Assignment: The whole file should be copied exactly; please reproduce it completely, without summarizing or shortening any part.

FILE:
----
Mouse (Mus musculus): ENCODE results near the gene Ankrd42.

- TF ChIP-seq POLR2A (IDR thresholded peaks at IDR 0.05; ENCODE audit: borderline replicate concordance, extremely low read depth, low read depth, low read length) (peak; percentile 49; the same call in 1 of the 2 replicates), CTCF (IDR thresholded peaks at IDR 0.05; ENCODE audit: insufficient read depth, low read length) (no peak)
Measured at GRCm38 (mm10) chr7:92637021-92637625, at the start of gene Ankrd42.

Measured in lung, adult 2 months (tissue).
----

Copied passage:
Mouse (Mus musculus): ENCODE results near the gene Ankrd42.

- TF ChIP-seq POLR2A (IDR thresholded peaks at IDR 0.05; ENCODE audit: borderline replicate concordance, extremely low read depth, low read depth, low read length) (peak; percentile 49; the same call in 1 of the 2 replicates), CTCF (IDR thresholded peaks at IDR 0.05; ENCODE audit: insufficient read depth, low read length) (no peak)
Measured at GRCm38 (mm10) chr7:92637021-92637625, at the start of gene Ankrd42.

Measured in lung, adult 2 months (tissue).